“We do a really good adaptation,” reports Horner. “I’m a massive fan of the books and the show. I really enjoy both. What they’ve done for the series is taken the mythology, the characters, the relationships, a lot of the stories, and the general narrative of the first book. Wizard’s First Rule is what the first 22 episodes of Legend of the Seeker is going to revolve around but in each episode, we are going to take Richard and Kahlan on new adventures and to new places. If there is a place mentioned in the book, let’s just go there! We have to fill 22 episodes and we need to give fans something to be excited about.”
“And Richard is discovering more about himself each time,” he adds. “I guess what makes a hero are the decisions he makes in these challenges. He is alone in this world and doesn’t have to be here really. He could go home at any time really to the life he once knew. Once he starts seeing the corruption in the Midlands and a place run by evil, he has to help. It’s in his nature and he’s almost lost everything so why not go forward?”
In order for Richard to defend himself or take the offensive, Horner had to brush up on his battle skills.
“When Bridget [Regan] and I got to New Zealand, we got pushed back six weeks because the scripts weren’t ready, they wanted to redo them, and make them really good,” recalls Horner. “Bridget and I had six weeks to kill so we made use of that time by doing some sword fighting and horse training. When I was a kid, I was obsessed with sword fighting. I was running around the backyard by myself, with a plastic sword, and chopping up imaginary baddies. Having that kind of background can help. It’s like ‘Oh great! This is what I’ve been waiting to do my whole life! Woo hoo! Bring it on! Give me that sword!’ It’s very physical but Bridget and I are quite coordinated.”
Further enhancing their performances was New Zealand’s beautiful countryside.
“It’s like the third character!” agrees Horner. “Sometimes you don’t even have to act standing in front of one of those mountains. It’s like ‘If I do anything, it will probably take away from that. The less I do, the better.’ Especially as actors, if you are in the forest, if you are picking up dirt, touching a real tree, or standing on top of an island, you can get into it. It really helps.”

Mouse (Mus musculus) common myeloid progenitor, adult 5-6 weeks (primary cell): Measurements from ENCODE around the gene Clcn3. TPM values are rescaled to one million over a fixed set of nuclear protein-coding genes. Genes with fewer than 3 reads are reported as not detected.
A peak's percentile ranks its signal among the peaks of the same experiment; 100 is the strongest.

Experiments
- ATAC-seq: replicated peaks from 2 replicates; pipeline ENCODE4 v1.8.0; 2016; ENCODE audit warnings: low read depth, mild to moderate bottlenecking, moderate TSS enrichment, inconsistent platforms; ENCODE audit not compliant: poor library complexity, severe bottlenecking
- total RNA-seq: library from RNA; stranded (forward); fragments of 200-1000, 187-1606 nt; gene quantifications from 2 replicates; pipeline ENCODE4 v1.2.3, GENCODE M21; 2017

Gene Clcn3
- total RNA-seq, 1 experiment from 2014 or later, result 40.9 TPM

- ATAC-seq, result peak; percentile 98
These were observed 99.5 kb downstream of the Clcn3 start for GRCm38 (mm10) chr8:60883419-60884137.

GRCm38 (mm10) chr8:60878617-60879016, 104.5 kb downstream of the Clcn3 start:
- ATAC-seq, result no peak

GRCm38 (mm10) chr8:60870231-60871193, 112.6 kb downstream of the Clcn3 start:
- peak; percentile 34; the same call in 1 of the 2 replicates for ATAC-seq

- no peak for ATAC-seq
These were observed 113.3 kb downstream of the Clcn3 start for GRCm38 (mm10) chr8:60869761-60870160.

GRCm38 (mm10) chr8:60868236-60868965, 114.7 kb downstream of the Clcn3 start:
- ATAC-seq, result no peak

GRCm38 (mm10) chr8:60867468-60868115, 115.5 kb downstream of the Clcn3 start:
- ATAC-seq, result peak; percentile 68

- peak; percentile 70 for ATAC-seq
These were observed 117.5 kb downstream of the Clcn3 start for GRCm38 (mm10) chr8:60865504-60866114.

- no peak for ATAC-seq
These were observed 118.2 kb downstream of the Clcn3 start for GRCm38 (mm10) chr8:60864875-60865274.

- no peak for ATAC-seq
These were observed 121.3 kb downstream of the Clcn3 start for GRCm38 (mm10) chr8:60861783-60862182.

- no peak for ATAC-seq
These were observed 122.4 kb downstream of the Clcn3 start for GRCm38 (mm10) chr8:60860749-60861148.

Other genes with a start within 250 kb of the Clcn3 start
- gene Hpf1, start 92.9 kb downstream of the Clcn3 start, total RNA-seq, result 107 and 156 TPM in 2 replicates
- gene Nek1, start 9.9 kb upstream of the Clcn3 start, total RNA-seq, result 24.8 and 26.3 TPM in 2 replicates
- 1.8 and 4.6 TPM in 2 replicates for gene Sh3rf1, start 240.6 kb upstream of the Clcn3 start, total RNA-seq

One interesting difference between filming in New Zealand and North America is the seasons are reversed.
“We are going into summer now while you guys are going into winter,” says Horner. “When we first got there, it was freeing! We were getting chucked on the top of this mountain, which was higher than the clouds. You have your big jacket on, the chopper comes around to get the shot, and it’s like ‘Take the jacket off, throw it under the bush, jam that sword in the top of the mountain, the camera flies over, you chuck the jacket back on, and you get warmed up for the next shot.’ It’s cool and all part of the job.”
All the long hours seem to have paid off because Horner couldn’t be prouder of Legend of the Seeker.
“Man, I love this character and it’s a really, really good role to play!” he enthuses. “What’s great is in 22 episodes, I can take him from boy to man. Especially for me in my career, that’s what I’m going through. I’ve played a lot of boy and teenage roles before but this is that coming of age project. Richard has a good heart and his face is always honest. I’m not going to lie or deceive people. What you see is what you get and it’s amazing to portray that.”
The Lord of the Rings and Harry Potter franchises have proven that the fantasy genre means big bucks but Horner insists you don’t have to know your Middle Earth from your Hogwarts to enjoy Legend of the Seeker.
“It’s really about the characters, the relationships, the love story, the politics, and all that,” he concludes. “When you are in another world that represents nothing of what you are used to in your own life, you can escape and start believing in these characters. Before you know it, you are invested in this world and buying it. The stakes become real. Okay, sure it’s the end of the world, but you get it because you are engaged by these characters.”Related: Popular Fantasy Books Inspire Sam Raimi's New TV 'Legend'